My honest review of Maria De Blassie’s “Hungry Business”
I feel a bit lost because there is a chance this post is going to be longer than the book it’s meant to review.
If I’m being honest, one of the factors that convinced me to read and review “Hungry Business” was the fact that it’s a short story: maybe it’s just Autumn progressing steadily or the end of Daylight Saving Time, but my days seem to become shorter and shorter.
Way too many ideas, plans and projects (I’ll talk about them, I promise), a bit of anxiety in seeing another year passing by. You know, the usual final three months of the year (ok, two).
“Hungry Business” presented itself as a horror short story about zombies, and well, it was even better than it sounded. The horror setting is used only as a clever metaphor for an everyday struggle any single woman has faced at least once in her life: finding someone worth spending time with that doesn’t only see you as a piece of meat. Dating, in short.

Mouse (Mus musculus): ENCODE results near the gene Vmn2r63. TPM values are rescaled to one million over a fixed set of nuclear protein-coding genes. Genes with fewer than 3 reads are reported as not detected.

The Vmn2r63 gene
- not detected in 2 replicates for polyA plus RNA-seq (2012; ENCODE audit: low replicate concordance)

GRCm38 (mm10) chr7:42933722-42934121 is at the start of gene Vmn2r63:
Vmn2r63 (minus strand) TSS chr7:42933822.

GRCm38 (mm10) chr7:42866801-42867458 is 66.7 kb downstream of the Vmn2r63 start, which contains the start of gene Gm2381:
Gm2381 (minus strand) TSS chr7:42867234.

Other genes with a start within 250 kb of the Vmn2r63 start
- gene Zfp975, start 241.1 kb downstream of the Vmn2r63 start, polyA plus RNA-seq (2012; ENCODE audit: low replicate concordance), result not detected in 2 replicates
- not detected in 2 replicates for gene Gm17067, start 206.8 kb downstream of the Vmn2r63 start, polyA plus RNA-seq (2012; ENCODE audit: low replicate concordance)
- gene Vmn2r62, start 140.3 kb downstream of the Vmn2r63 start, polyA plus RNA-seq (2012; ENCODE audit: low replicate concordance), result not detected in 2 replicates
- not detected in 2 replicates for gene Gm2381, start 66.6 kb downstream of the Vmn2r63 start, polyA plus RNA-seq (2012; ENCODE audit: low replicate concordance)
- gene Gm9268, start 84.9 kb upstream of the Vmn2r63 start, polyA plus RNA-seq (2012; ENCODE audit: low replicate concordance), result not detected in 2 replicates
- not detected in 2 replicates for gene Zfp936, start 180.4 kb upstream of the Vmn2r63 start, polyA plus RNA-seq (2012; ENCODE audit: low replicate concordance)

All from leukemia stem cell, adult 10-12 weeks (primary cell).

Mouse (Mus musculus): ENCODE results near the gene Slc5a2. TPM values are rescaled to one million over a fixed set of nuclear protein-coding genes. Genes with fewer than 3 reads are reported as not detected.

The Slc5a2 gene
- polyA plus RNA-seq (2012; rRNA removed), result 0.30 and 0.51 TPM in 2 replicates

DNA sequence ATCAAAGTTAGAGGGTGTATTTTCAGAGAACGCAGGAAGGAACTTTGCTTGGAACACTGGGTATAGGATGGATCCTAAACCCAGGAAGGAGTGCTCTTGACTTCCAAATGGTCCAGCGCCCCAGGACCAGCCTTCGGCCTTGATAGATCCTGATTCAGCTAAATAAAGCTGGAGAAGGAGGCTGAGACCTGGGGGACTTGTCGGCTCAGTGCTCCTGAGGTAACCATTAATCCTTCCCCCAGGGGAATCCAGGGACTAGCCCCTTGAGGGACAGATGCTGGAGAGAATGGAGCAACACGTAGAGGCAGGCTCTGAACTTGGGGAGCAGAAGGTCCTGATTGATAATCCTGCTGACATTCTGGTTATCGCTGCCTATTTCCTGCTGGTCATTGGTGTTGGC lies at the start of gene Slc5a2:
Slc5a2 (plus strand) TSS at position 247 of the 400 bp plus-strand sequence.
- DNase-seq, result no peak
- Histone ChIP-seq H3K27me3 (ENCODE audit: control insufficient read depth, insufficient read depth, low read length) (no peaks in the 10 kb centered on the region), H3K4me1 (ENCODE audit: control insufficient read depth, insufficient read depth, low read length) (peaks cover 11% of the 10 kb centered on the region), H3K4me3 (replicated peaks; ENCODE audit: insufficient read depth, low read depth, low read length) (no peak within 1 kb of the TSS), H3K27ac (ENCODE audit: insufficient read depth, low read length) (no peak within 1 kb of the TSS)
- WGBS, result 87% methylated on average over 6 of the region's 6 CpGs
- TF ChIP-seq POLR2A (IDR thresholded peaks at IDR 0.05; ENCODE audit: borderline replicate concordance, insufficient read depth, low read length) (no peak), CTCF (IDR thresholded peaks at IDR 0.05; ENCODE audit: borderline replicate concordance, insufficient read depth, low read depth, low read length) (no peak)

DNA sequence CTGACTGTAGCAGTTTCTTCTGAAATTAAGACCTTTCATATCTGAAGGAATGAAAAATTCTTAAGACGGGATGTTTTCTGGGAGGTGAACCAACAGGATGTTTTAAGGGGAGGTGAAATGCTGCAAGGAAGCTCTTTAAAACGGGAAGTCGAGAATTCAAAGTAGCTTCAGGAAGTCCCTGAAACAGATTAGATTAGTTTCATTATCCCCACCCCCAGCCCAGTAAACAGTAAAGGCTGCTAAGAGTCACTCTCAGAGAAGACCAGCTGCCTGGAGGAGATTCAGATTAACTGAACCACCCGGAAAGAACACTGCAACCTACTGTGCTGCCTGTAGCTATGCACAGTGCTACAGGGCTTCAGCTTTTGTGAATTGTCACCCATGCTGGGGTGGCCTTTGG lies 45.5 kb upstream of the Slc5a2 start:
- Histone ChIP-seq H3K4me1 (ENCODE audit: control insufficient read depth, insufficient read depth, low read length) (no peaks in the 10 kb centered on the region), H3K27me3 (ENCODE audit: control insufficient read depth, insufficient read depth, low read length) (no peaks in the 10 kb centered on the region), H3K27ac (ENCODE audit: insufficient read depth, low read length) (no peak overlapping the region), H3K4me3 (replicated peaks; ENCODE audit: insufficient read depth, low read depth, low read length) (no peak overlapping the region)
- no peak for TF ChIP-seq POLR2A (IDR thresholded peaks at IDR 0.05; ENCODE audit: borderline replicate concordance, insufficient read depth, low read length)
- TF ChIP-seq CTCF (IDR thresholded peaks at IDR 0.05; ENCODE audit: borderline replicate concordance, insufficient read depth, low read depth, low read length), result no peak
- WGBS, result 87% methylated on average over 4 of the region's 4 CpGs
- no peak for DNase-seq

And if you don’t think that the concept itself of dating can be turned into a horror short story, well, you’re wrong.
The protagonist is so relatable in how she describes her life in the world she finds herself in. And yes, I know: I’m a lesbian and this pretty much makes sure that I don’t have to endure the kind of experience she’s describing, but I can still feel her pain. Getting high hopes about a stranger only to realize that he’s no different from the others. And as if it wasn’t enough, knowing that being alone with him you can soon enough find yourself in danger.
There’s not much else I can say without giving away the entire story, and I’d hate to do so. Especially when it’s about a book that not only tells an excellent story and can be read in an evening. Yes, before your eyelids get so heavy after a day spent cramming as many thing as you can into 24 hours.
But as horrific the picture painted by “Hungry Business” might seem, there’s still room for getting back up and trying. Because it doesn’t matter how desperate the situation might seem, the only way out often involves keeping on moving. Hope can be found even in the most unexpected place.